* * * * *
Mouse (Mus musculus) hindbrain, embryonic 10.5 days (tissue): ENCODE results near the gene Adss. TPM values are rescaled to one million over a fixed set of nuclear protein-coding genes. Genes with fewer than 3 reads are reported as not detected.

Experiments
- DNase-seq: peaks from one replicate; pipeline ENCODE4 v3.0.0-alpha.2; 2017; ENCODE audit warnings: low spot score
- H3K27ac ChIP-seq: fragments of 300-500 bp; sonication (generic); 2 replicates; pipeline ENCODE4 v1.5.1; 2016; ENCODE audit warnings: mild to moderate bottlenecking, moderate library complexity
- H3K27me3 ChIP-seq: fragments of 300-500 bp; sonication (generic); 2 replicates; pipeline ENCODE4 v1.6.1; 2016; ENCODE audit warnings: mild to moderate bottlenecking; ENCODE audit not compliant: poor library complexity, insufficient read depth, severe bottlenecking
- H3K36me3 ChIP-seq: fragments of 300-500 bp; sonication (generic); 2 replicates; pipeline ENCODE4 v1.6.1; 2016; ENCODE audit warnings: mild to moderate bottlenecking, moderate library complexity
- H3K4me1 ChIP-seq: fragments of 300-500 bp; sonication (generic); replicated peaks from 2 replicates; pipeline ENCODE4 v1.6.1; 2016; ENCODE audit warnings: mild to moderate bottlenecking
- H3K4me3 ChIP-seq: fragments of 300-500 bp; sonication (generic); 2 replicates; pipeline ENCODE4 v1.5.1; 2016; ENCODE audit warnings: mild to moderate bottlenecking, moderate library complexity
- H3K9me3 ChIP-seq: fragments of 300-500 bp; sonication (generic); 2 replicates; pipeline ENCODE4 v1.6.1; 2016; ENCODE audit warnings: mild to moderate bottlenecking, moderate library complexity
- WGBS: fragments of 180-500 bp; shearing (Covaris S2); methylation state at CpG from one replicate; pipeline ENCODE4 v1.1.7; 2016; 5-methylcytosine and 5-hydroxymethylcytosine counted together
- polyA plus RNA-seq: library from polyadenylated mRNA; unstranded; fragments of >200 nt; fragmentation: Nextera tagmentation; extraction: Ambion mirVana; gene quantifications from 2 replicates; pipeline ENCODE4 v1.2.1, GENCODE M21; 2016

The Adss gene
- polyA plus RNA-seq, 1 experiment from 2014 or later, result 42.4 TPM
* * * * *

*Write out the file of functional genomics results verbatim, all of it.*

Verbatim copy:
Mouse (Mus musculus) hindbrain, embryonic 10.5 days (tissue): ENCODE results near the gene Adss. TPM values are rescaled to one million over a fixed set of nuclear protein-coding genes. Genes with fewer than 3 reads are reported as not detected.

Experiments
- DNase-seq: peaks from one replicate; pipeline ENCODE4 v3.0.0-alpha.2; 2017; ENCODE audit warnings: low spot score
- H3K27ac ChIP-seq: fragments of 300-500 bp; sonication (generic); 2 replicates; pipeline ENCODE4 v1.5.1; 2016; ENCODE audit warnings: mild to moderate bottlenecking, moderate library complexity
- H3K27me3 ChIP-seq: fragments of 300-500 bp; sonication (generic); 2 replicates; pipeline ENCODE4 v1.6.1; 2016; ENCODE audit warnings: mild to moderate bottlenecking; ENCODE audit not compliant: poor library complexity, insufficient read depth, severe bottlenecking
- H3K36me3 ChIP-seq: fragments of 300-500 bp; sonication (generic); 2 replicates; pipeline ENCODE4 v1.6.1; 2016; ENCODE audit warnings: mild to moderate bottlenecking, moderate library complexity
- H3K4me1 ChIP-seq: fragments of 300-500 bp; sonication (generic); replicated peaks from 2 replicates; pipeline ENCODE4 v1.6.1; 2016; ENCODE audit warnings: mild to moderate bottlenecking
- H3K4me3 ChIP-seq: fragments of 300-500 bp; sonication (generic); 2 replicates; pipeline ENCODE4 v1.5.1; 2016; ENCODE audit warnings: mild to moderate bottlenecking, moderate library complexity
- H3K9me3 ChIP-seq: fragments of 300-500 bp; sonication (generic); 2 replicates; pipeline ENCODE4 v1.6.1; 2016; ENCODE audit warnings: mild to moderate bottlenecking, moderate library complexity
- WGBS: fragments of 180-500 bp; shearing (Covaris S2); methylation state at CpG from one replicate; pipeline ENCODE4 v1.1.7; 2016; 5-methylcytosine and 5-hydroxymethylcytosine counted together
- polyA plus RNA-seq: library from polyadenylated mRNA; unstranded; fragments of >200 nt; fragmentation: Nextera tagmentation; extraction: Ambion mirVana; gene quantifications from 2 replicates; pipeline ENCODE4 v1.2.1, GENCODE M21; 2016

The Adss gene
- polyA plus RNA-seq, 1 experiment from 2014 or later, result 42.4 TPM